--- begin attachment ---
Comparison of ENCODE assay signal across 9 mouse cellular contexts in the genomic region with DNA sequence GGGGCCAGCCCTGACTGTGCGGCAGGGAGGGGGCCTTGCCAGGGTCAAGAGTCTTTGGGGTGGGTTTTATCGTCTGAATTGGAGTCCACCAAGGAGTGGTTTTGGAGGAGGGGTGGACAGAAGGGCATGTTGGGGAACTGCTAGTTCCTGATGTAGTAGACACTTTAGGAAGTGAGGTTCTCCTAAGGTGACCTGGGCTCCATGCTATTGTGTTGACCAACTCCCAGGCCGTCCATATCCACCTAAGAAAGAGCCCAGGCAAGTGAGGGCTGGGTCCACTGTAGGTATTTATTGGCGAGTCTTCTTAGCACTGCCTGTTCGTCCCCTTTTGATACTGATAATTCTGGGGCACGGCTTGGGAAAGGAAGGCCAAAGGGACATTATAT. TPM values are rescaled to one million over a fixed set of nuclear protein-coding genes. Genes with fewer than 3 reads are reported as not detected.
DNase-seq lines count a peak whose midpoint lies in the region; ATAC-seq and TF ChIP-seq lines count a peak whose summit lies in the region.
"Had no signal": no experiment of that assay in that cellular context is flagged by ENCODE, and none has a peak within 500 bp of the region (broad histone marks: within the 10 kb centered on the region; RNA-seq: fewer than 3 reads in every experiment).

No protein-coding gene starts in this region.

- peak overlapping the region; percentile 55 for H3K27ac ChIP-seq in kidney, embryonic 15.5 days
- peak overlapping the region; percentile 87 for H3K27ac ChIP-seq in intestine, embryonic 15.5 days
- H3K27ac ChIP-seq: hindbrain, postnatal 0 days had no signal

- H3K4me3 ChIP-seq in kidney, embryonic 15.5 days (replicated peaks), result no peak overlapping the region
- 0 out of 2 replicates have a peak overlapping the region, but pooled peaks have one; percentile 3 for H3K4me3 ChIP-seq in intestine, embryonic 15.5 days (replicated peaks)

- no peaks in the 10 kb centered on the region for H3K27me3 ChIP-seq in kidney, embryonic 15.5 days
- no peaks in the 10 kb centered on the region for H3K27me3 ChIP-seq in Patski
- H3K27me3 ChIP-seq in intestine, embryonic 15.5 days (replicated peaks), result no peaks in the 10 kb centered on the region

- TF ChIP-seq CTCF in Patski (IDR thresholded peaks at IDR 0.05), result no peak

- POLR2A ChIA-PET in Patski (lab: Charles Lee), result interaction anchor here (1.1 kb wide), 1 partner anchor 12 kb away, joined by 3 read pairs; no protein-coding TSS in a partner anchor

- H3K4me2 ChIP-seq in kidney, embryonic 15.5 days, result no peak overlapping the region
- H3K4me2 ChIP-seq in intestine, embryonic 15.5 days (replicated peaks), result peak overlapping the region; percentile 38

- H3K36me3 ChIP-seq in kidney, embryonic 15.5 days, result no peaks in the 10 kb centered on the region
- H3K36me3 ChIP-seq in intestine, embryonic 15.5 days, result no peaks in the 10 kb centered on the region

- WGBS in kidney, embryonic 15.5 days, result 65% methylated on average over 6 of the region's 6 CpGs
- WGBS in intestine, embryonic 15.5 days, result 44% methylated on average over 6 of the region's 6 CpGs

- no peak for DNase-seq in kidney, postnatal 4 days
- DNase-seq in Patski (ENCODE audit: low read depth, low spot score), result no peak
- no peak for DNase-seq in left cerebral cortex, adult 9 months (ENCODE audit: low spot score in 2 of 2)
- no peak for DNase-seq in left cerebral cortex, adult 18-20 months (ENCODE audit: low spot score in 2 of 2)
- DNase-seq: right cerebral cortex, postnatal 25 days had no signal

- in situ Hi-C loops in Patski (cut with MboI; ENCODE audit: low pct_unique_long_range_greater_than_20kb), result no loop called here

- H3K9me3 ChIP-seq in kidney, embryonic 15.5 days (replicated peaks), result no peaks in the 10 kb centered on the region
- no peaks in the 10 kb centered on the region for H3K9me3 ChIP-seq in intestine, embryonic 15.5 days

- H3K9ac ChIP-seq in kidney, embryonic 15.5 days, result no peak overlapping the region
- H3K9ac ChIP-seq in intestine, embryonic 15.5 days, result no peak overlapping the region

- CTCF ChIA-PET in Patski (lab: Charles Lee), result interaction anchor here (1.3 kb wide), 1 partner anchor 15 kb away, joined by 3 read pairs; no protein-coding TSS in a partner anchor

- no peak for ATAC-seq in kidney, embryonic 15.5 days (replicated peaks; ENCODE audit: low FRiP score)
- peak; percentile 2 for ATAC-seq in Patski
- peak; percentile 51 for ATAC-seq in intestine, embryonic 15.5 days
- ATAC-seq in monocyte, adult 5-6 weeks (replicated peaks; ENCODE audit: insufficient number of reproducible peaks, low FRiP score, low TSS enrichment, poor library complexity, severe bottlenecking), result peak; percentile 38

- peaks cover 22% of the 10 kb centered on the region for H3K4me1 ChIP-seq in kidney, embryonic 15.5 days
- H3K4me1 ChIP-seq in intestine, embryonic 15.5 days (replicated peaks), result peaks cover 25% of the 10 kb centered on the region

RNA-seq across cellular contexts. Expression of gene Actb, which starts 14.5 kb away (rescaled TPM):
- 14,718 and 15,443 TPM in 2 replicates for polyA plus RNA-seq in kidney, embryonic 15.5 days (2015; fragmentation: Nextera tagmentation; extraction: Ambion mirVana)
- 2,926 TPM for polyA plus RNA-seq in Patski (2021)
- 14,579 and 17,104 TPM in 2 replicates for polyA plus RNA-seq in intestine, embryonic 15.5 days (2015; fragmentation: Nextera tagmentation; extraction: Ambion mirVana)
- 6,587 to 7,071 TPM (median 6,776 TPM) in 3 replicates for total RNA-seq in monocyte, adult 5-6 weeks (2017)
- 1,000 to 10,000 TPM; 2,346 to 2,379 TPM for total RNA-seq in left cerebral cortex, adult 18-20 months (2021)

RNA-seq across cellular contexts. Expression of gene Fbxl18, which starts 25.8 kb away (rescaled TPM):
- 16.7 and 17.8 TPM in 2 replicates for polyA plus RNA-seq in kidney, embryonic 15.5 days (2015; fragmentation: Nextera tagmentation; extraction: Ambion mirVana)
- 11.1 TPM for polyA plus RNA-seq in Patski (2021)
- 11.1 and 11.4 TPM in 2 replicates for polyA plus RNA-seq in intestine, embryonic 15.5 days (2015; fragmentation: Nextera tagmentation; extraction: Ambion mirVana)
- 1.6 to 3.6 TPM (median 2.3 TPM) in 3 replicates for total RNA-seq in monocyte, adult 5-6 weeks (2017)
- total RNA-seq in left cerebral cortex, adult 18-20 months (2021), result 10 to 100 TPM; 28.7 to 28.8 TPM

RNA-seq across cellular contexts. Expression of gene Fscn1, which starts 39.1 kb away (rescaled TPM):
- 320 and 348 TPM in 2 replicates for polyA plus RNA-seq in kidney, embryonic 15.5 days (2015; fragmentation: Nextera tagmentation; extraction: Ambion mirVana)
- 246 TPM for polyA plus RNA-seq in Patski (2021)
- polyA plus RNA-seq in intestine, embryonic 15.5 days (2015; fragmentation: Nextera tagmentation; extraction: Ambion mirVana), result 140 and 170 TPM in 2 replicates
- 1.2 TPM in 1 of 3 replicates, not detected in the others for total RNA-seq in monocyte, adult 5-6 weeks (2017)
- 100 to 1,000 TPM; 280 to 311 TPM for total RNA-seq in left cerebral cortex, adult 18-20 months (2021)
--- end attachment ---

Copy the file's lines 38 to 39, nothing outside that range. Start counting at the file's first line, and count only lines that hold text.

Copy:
RNA-seq across cellular contexts. Expression of gene Actb, which starts 14.5 kb away (rescaled TPM):
- 14,718 and 15,443 TPM in 2 replicates for polyA plus RNA-seq in kidney, embryonic 15.5 days (2015; fragmentation: Nextera tagmentation; extraction: Ambion mirVana)